The restaurant has filled up and a group of Chinese students who arrived for lunch have started to take discrete cell phone pictures of Chen Guangcheng at our corner table. Unlike other dissidents who have become famous for their writing, Chen represents the common people, the disabled, the villagers and the expropriated, and has many supporters in China who know and respect him.
“I think it is very important that the world continues to put pressure on China to respect human rights, across the country,” he says, unaware that he has become the object of attention of other diners. “China isn’t just Shanghai and Beijing. And what happens in the countryside is much worse still.”
Since being in America he has been striving to apply this pressure, without worrying about the polarization of U.S. politics and the possibility of being used by one side or the other. “I don’t understand American politics, and frankly they interest me very little. My work concerns China and its future and I want to remain faithful to myself,” he says.
His plans for the next year include a visit to Taiwan: Chen has accepted the invitation, even if such a journey will complicate his dream to return to China as soon as possible. “I have no doubt,” he says, “that China will become a democracy. And I believe that it will happen soon. If we all work towards this objective, our future will certainly be much better. I am convinced that what Taiwan is today, China can be tomorrow: a democracy where laws and human rights are respected.”
And he repeats, filled by the sudden burst of optimism: “No, I have no doubt about this.”
Welcome to Wednesday, where chaos hits Syria, Brazilian president Jair Bolsonaro is accused of crimes against humanity and a social media giant plans to rebrand itself. For Spanish daily La Razon, reporter Paco Rodríguez takes us to the devastated town of Belchite, where visitors are reporting paranormal phenomenons.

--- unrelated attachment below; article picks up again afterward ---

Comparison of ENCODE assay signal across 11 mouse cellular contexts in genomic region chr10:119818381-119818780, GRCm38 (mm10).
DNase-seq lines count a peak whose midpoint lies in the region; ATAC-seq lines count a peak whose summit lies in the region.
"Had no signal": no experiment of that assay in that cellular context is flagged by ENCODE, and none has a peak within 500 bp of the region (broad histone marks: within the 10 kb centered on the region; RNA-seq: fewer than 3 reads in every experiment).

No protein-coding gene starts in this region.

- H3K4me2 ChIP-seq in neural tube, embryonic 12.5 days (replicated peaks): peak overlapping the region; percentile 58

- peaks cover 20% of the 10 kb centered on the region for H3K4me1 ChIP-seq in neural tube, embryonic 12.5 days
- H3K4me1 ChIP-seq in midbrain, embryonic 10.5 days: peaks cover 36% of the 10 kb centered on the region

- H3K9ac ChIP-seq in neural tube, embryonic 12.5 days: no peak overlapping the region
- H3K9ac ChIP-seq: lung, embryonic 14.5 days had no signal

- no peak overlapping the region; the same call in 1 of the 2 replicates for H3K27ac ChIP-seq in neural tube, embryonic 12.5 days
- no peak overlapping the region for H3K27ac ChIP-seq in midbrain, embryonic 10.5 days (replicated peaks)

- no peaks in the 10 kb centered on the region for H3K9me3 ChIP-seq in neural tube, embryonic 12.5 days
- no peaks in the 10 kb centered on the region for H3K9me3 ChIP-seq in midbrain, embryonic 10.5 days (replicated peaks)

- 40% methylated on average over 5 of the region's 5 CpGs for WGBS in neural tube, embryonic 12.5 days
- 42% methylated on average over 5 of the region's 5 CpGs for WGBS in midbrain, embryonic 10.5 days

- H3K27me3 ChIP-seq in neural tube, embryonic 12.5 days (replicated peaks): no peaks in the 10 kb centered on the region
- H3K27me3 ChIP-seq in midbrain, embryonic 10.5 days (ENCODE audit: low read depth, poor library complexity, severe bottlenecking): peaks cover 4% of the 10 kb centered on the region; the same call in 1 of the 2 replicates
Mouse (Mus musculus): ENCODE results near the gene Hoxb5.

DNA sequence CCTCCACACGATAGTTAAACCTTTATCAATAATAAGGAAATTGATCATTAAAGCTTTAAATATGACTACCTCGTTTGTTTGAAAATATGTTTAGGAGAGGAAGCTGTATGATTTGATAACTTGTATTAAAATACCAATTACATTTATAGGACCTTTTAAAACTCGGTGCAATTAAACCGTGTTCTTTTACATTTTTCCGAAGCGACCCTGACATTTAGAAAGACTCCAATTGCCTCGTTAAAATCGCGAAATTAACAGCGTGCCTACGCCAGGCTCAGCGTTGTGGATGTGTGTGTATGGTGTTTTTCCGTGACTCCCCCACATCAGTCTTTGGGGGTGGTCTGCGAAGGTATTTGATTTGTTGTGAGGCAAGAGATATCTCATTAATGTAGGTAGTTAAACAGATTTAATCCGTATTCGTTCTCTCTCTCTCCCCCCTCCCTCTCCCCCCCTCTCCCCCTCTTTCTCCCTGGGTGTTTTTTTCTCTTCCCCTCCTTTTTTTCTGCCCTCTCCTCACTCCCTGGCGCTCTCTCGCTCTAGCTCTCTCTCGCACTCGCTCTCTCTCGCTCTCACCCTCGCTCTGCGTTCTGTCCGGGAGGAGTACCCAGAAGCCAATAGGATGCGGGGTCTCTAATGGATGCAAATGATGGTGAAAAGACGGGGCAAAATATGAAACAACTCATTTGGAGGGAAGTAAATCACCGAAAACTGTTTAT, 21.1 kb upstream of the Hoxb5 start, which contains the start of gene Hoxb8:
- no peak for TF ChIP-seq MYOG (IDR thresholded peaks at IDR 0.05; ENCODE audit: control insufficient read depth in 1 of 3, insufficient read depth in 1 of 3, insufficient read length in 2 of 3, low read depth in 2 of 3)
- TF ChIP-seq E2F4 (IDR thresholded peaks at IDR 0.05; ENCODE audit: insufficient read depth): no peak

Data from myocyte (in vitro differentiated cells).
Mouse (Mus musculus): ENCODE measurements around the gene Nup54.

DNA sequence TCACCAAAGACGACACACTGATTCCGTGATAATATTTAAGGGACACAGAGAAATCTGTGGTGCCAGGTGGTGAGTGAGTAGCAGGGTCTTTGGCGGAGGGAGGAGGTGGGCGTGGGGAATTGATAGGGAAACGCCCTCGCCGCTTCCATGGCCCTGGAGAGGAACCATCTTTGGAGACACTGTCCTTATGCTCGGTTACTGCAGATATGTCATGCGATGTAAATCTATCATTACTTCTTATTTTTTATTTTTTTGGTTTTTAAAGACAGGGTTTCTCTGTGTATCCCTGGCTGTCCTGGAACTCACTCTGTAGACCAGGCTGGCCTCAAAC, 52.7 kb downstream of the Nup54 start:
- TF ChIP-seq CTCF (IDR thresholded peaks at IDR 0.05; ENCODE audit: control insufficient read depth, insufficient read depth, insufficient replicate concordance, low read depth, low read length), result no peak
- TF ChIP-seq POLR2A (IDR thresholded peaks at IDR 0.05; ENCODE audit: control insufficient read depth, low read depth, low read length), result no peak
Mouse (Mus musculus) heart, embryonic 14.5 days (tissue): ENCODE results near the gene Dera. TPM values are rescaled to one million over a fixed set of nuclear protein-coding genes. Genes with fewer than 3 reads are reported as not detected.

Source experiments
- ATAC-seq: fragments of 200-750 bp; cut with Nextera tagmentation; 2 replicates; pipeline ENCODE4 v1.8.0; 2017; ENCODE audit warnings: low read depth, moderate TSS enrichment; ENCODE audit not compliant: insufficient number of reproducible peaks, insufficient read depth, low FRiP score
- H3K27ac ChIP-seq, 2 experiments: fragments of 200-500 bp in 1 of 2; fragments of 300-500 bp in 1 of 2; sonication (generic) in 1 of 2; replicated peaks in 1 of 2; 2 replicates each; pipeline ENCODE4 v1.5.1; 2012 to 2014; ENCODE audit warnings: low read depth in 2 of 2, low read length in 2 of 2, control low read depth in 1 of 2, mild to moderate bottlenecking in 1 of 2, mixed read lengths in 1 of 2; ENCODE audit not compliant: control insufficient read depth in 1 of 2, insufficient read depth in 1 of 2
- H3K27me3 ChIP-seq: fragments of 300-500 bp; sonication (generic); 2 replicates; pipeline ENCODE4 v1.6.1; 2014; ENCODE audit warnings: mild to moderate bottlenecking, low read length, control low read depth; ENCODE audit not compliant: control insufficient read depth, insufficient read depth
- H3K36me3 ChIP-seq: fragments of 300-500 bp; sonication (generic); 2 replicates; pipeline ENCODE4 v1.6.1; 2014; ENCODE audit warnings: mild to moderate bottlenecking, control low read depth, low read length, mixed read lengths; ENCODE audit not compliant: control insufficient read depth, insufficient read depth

🌎 7 THINGS TO KNOW RIGHT NOW
• Syrian violence erupts: Army shelling on residential areas of the rebel-held region of northwestern Syria killed 13 people, with school children among the victims. The attack occurred shortly after a bombing killed at least 14 military personnel in Damascus. In central Syria, a blast inside an ammunition depot kills five soldiers.
• Renewed Ethiopia air raids on capital of embattled Tigray region: Ethiopian federal government forces have launched its second air strike this week on the capital of the northern Tigray. The air raids mark a sharp escalation in the near-year-old conflict between the government forces and the Tigrayan People's Liberation Front (TPLF) that killed thousands and displaced over 2 million people.
• Bolsonaro accused of crimes against humanity: A leaked draft government report concludes that Brazilian President Jair Bolsonaro should be charged with crimes against humanity, forging documents and incitement to crime, following his handling of the country's COVID-19 pandemic. The report blames Bolsonaro's administration for more than half of Brazil's 600,000 coronavirus deaths.